Your neighbor is ticked that you let her 6-year-old son play dress-up with your kids. Do you owe her an apology?
(from our panel of staff contributors)
Huh? Before she needs to get ticked off, she needs to chill. Is this dressing up like pirates or monsters or princesses? Is she irked by this because it involves, say, monsters, and her son is already having nightmares? Or is it because her son donned a princess crown? Maybe it was his chance to be a king? At that age I would think a single instance of dress-up is not the end of the world. Then it becomes mom's decision whether her child comes over to play again. But an apology? Don't think so.
No! That would leave me speechless. I think I would hesitate to have her child return to my home if she was going to react that way.
No need to apologize, since that would imply that you, or the kids, did something wrong.
"This isn't so much about gender as it is about creativity and development," says Anthony Rao, Boston-based psychologist and author of "The Way of Boys: Raising Healthy Boys in a Challenging and Complex World" (William Morrow). "One of the big goals in this age range is learning how to take on different roles and take other people's perspectives and start to understand that the world is full of people who do all sorts of jobs and have all sorts of personalities. A lot of these lessons are learned through play, often by putting on different costumes. This is completely developmentally normal."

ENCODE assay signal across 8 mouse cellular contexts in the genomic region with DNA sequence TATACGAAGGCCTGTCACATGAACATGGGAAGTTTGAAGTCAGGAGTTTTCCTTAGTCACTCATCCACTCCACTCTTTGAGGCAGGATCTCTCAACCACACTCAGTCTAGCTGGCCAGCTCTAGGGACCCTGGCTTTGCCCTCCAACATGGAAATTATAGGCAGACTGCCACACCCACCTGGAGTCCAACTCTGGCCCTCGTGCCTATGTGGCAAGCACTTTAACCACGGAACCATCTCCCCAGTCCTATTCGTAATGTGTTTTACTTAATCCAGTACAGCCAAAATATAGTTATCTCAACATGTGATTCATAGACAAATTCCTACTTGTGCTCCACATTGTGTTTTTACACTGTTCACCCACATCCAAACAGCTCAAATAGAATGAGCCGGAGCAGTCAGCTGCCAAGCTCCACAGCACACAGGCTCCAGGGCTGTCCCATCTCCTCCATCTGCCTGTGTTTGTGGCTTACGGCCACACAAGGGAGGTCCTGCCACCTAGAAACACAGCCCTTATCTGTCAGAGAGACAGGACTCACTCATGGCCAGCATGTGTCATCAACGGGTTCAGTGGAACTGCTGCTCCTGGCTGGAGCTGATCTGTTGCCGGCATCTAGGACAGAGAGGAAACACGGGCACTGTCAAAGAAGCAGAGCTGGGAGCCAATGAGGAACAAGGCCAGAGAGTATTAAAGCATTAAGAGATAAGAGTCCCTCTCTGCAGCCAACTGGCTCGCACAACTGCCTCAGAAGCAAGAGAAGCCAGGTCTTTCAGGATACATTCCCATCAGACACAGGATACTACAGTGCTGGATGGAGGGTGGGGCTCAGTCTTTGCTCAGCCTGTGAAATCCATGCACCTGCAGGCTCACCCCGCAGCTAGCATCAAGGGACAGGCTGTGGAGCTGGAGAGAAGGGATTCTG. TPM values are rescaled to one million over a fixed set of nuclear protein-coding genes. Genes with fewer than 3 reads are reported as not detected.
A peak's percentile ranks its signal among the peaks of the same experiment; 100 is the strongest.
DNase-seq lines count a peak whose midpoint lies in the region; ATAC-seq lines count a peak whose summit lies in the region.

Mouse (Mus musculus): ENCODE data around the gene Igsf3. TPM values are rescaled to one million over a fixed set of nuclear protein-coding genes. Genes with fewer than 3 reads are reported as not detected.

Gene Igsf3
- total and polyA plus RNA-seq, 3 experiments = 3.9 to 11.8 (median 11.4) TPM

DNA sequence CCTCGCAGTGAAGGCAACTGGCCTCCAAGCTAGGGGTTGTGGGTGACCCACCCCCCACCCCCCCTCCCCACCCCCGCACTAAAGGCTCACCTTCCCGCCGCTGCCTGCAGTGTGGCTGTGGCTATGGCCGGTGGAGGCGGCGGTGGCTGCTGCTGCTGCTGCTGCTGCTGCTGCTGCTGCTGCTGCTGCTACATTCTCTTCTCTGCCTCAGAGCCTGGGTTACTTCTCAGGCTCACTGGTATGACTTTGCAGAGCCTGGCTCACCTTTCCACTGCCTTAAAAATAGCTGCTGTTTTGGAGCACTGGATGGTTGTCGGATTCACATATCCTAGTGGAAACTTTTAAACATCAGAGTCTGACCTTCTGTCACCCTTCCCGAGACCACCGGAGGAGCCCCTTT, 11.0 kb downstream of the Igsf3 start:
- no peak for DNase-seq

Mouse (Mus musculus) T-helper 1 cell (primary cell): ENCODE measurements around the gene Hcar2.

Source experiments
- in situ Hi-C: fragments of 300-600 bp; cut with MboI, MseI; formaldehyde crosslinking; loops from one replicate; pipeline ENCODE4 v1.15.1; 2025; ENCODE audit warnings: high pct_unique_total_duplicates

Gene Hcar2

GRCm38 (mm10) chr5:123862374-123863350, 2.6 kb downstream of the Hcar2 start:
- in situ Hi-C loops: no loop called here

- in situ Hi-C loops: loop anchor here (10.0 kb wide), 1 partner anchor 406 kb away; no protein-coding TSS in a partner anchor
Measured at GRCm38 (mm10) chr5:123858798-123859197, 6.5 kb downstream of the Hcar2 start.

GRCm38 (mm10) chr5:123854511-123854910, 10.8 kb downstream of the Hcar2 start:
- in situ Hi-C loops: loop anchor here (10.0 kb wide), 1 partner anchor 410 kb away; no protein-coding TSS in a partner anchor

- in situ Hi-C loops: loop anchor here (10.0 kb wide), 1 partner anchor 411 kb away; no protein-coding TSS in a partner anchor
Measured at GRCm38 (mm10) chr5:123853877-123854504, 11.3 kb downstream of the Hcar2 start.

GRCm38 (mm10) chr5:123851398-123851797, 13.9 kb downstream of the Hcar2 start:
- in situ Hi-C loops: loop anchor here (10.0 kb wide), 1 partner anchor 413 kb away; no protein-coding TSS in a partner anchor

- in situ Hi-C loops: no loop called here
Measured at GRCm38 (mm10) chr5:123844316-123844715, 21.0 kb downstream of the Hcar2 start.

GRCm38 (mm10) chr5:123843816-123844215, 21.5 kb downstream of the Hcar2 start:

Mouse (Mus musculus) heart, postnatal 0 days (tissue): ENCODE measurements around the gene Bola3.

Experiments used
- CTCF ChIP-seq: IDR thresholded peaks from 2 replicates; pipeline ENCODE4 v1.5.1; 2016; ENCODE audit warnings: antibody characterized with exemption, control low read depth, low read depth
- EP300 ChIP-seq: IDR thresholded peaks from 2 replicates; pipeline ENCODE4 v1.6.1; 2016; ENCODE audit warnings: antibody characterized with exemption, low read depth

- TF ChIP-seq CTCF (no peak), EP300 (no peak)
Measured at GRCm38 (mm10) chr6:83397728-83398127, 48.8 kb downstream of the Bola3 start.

Nonetheless, a boy dressing like a princess touches a nerve for some parents.
"I tell parents, 'Let's take all of our preconceptions and all of our baggage and feelings about gender and just take it off our kids,'" Rao says. "They're at an age when they have a lot of normal curiosity and it doesn't predict anything about the future. It's really just about play."
If this particular boy decides, down the road, to dress in women's clothing, it won't be because the neighbor mom let him at age 6. It will be because he wants to.
"Parents certainly have so much power and influence over who their children become," Rao says. "But they're going to separate from you and they're going to be themselves. And if parents can accept that and let go of the fear and anxiety about sending their child down a certain path, the relationship will be much better for everyone."
As for the relationship with your neighbor, well …
"I think you could sort of use some modeling here, 'We just see this as one of the many things girls and boys do, and if you or your son is uncomfortable, let us know, and he can opt out. We'd certainly like to still be friends,'" Rao says.
"No laws were broken, no harm was done. I think you approach it as, 'We're a big, happy neighborhood and we all make our own choices.' And then you let it go."
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